17) ISO Performance at low ISOs (ISO 100-800)
- White Balance: Auto, changed to Custom, Temp: 4500, Tint: +25
- EXIF information is preserved in the images
- Focusing was performed through Live-View Contrast Detect
- Long exposure NR: Off
- High ISO NR: Off
- Active D-Lighting: Off
- Image Format: RAW, 14-bit Uncompressed
- Imported images into Lightroom 4.2 and normalized to 12 MP resolution
- Lightroom export: sRGB JPEG Quality 90
- Cameras were mounted on the Nikon 70-200mm f/2.8G VR II sitting on a Gitzo tripod. Focal length was adjusted for the D7000 (DX) to have the same field of view as on FX.
Let’s take a look at how the D610 performs at low ISOs. Here are some crops at ISO 100, 200, 400 and 800:
The images look very nice with no noticeable noise between ISO 100 and ISO 800.
18) High ISO Performance (ISO 1600-6400)
High ISO performance is a very important measure of DSLR sensor quality for low-light photography. Here is how the Nikon D610 performs at high ISO levels between ISO 1600 and 6400:
Every step up in ISO adds a slight amount of grain. Shadow areas start to get impacted at ISO 3200 and some noise is added at ISO 6400. Getting rid of noise at very high ISO levels would require a more selective noise reduction algorithm, so software like Nik Software Dfine would have to be used for best results. See my “Photo Noise Reduction Tutorial” for examples of selective noise reduction.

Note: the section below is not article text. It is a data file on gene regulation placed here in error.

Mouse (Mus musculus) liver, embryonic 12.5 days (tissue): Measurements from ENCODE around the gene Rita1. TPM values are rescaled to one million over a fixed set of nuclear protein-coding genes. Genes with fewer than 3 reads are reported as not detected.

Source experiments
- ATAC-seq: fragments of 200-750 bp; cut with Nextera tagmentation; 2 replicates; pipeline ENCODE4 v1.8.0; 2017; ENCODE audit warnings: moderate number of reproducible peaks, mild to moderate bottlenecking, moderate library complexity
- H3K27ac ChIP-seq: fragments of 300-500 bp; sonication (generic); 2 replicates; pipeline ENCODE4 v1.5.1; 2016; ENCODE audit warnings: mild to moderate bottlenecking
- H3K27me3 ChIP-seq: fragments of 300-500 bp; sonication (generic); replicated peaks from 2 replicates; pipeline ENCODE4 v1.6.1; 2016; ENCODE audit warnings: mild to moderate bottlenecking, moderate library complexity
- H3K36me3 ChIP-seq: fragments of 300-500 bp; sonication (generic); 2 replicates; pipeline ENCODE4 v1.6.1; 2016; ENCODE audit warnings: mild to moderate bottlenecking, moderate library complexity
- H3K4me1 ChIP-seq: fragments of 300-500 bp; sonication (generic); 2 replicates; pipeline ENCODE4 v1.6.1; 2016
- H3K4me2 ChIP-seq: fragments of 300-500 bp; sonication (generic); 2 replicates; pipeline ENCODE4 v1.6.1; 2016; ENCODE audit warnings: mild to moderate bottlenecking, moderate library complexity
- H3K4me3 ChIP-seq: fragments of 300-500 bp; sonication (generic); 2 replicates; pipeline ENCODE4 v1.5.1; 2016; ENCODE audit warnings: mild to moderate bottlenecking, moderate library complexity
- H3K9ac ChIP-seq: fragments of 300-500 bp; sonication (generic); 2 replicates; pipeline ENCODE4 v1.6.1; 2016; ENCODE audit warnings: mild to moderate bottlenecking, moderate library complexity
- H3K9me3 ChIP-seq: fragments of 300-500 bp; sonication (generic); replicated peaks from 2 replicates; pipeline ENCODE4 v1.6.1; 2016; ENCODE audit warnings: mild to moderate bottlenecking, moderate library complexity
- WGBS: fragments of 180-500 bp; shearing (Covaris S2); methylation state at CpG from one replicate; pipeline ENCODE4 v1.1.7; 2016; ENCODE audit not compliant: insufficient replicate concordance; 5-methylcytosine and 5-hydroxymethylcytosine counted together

19) High ISO Performance “Boost” (ISO 12800-25600)
Nikon D610 has two extra ISO “boost” levels – ISO 12800 and ISO 25600 for extreme situations. Let’s take a look at these:
ISO 12,800 adds quite a bit of noise compared to ISO 6,400, but thanks to down-sampling, the detail level is still pretty high. Even at noisy ISO 25,600 there is still plenty of details to work with, although the shadows look pretty bad to me with large grains and artifacts all over the image.
20) ISO Performance Summary
The Nikon D610 yields very impressive results at all ISO levels, even at boosted ISO 12,800 and 25,600. Given how little noise there is, I would not hesitate to use it at ISO 3,200 and could even push it as high as ISO 6,400. Now bear in mind that these are down-sampled images at 12 MP – I had to normalize the output in order to compare the camera to the D700 and D3s. Noise levels are obviously higher at 100% pixel view due to smaller pixel size, but that’s not how sensor performance should be compared. I always normalize images to the smallest resolution for proper camera comparisons (which is the only proper method).
It is hard to judge the performance of the Nikon D610 without direct comparison against other professional cameras, which is why you should definitely check out the comparisons on the next page as well.